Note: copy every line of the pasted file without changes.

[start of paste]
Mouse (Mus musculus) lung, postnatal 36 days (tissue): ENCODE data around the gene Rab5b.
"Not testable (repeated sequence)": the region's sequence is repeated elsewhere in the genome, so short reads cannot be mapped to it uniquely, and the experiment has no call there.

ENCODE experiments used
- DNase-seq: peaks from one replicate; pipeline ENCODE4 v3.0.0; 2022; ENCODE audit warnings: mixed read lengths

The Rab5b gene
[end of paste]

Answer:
Mouse (Mus musculus) lung, postnatal 36 days (tissue): ENCODE data around the gene Rab5b.
"Not testable (repeated sequence)": the region's sequence is repeated elsewhere in the genome, so short reads cannot be mapped to it uniquely, and the experiment has no call there.

ENCODE experiments used
- DNase-seq: peaks from one replicate; pipeline ENCODE4 v3.0.0; 2022; ENCODE audit warnings: mixed read lengths

The Rab5b gene